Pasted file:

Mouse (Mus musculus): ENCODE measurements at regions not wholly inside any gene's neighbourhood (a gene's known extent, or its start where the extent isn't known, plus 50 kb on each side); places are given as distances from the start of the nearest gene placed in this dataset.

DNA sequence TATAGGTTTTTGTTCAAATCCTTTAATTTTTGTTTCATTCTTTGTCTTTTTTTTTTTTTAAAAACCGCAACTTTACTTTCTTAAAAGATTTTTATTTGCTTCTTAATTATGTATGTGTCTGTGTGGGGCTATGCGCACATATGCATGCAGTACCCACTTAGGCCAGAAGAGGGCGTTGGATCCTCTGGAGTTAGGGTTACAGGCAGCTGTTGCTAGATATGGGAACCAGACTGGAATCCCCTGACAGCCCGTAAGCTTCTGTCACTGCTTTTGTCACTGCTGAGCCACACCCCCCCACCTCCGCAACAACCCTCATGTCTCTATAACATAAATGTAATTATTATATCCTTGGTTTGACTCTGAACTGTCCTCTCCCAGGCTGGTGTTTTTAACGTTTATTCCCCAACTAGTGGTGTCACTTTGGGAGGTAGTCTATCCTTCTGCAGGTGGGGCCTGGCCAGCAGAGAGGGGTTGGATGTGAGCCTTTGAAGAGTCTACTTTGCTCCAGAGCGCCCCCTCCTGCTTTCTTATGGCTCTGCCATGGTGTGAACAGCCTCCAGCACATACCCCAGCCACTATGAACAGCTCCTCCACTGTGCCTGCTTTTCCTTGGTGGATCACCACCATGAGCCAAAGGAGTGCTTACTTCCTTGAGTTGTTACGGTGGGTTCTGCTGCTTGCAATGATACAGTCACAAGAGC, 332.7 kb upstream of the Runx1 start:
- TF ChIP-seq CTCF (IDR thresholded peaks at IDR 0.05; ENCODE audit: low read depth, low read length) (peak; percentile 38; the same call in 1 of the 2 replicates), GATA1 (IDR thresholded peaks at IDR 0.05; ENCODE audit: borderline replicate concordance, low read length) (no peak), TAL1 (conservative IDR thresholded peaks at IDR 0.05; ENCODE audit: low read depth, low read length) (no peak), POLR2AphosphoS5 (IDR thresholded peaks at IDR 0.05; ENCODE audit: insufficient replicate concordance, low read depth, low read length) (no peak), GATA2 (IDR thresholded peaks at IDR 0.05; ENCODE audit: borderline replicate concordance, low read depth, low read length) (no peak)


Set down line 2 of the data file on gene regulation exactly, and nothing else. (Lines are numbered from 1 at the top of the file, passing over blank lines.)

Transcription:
DNA sequence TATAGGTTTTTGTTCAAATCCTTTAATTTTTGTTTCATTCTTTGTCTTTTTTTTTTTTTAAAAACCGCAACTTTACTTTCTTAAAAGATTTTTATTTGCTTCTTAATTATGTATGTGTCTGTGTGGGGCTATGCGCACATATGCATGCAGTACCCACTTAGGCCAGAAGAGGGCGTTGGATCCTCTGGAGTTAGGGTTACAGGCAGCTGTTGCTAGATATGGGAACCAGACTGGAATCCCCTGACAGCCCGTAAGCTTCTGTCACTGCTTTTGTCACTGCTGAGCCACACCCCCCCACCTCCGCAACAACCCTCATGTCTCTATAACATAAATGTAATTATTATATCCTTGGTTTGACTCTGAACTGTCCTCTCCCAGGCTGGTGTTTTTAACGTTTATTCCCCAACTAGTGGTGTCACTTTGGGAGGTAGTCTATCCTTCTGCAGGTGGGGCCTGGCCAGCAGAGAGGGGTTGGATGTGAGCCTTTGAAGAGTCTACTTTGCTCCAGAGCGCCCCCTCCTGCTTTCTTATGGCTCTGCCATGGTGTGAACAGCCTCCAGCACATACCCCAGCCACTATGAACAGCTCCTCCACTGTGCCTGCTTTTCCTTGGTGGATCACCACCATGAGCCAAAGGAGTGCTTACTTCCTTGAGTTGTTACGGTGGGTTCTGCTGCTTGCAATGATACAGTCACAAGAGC, 332.7 kb upstream of the Runx1 start: